This Space Available
This Space Available is a full-service wildlife control company serving Madison CT and the surrounding area. We specialize in urban and suburban wildlife damage
management for both residential and commercial customers. We are state licensed by the Connecticut Fish & Wildlife Commission. We handle nearly all aspects of wildlife
control, and resolve conflicts between people and wildlife in a humane and professional manner. For Madison pest control of wildlife, just give us a call at ###-###-#### -
yes, we answer our phones 24 hours a day, 7 days a week - and we will discuss your wildlife
problem and schedule an appointment to solve it. We look forward to hearing from you!
- Scratching Noises in Your Attic?
- Unwanted Wildlife on Property?
- Problem Bird or Bat Infestation?
- Digging Lawn or Under House?
- We Can Solve It!
Many of Connecticut's wild animals have learned to adapt and even thrive in our homes. For example some wildlife have found
that attics make great places to live. Other animals find refuge under homes or porches. Invariably,
these animals cause damage. Rodents, like squirrels and rats, love to chew on electrical wires once in an attic, and this causes a serious fire
hazard. Raccoons can cause serious contamination in an attic with their droppings and parasites. Same goes for bat or bird colonies. We specialize in solving Connecticut's
wildlife problems, from snake removal to large jobs like commercial bat control, we do it all.
|We do not handle dog or cat problems
. If you need assistance with a domestic animal, such as a dog or a cat, you need to call your local New Haven county animal services
for assistance. They can help you out with issues such as stray dogs, stray cats, spay & neuter programs, vaccinations, licenses,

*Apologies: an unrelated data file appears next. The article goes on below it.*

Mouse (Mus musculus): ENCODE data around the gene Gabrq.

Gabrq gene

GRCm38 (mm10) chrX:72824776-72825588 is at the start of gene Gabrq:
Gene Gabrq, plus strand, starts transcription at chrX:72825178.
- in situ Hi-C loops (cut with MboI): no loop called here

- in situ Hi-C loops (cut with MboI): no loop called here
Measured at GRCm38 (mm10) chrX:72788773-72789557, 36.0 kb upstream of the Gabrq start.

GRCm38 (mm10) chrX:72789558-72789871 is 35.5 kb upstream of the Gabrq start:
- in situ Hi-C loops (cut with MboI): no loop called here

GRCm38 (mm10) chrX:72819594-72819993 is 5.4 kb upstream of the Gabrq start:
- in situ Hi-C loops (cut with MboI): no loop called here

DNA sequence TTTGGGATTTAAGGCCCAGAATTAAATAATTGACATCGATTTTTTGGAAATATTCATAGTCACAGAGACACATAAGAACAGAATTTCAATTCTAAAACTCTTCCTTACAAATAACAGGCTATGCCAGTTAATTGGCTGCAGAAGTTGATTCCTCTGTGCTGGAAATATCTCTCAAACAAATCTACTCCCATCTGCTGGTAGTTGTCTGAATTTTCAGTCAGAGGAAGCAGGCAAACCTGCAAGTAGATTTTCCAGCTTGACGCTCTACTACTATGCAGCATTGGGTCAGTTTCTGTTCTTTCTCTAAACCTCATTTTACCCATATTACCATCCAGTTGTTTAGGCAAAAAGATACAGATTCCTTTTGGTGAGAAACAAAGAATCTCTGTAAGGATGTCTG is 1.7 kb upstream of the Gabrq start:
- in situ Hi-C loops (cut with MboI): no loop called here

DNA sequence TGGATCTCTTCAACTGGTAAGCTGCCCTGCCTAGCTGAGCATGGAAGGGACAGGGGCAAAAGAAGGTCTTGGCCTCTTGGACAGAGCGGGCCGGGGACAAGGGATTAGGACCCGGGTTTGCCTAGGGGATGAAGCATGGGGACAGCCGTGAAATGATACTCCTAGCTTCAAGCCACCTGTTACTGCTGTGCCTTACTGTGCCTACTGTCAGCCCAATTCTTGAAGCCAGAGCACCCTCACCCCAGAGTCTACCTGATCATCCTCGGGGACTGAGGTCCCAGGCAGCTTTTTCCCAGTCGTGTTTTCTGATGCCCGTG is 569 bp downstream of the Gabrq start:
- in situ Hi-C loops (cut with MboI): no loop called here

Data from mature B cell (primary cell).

pet adoption, bite reports, deceased pets, lost pets, local animal complaints and to report neglected or abused animals. There is no free Madison animal control for wildlife issues.
New Haven County Animal Services or Humane Society: (860) 399-7561
Madison Wildlife Removal Tip: Should I hire a pro, or remove squirrels myself? There are methods you can use to try and get rid of squirrels that have entered your home, but overall you'll find calling in a professional is often the best solution. There are a lot of questions to ask surrounding the topic of wild animal removal, laws and regulations being just two factors to take into account. On top of this, the most humane option (trapping and relocating the animal somewhere else) doesn't always mean the best solution. Relocated animals rarely survive once they have been taken away from their group of animals, and so many homeowners try to kill them in means that are not deemed to be humane - poisons and rat traps, etc. Plus there's the baby factor to think about too - a squirrel found in a home is usually a mother with babies somewhere hidden too. If you don't remove those, they'll die of starvation and when the smell gets too bad, you'll need to hunt them down and remove them anyway. These are all things that a professional will take into account, as well as ensuring that holes, cracks and crevices are sealed, as well as any damage repaired, to ensure this is not a regular occurrence. You'll want to make sure the job is done properly first time, otherwise the carter and others like it might just come back.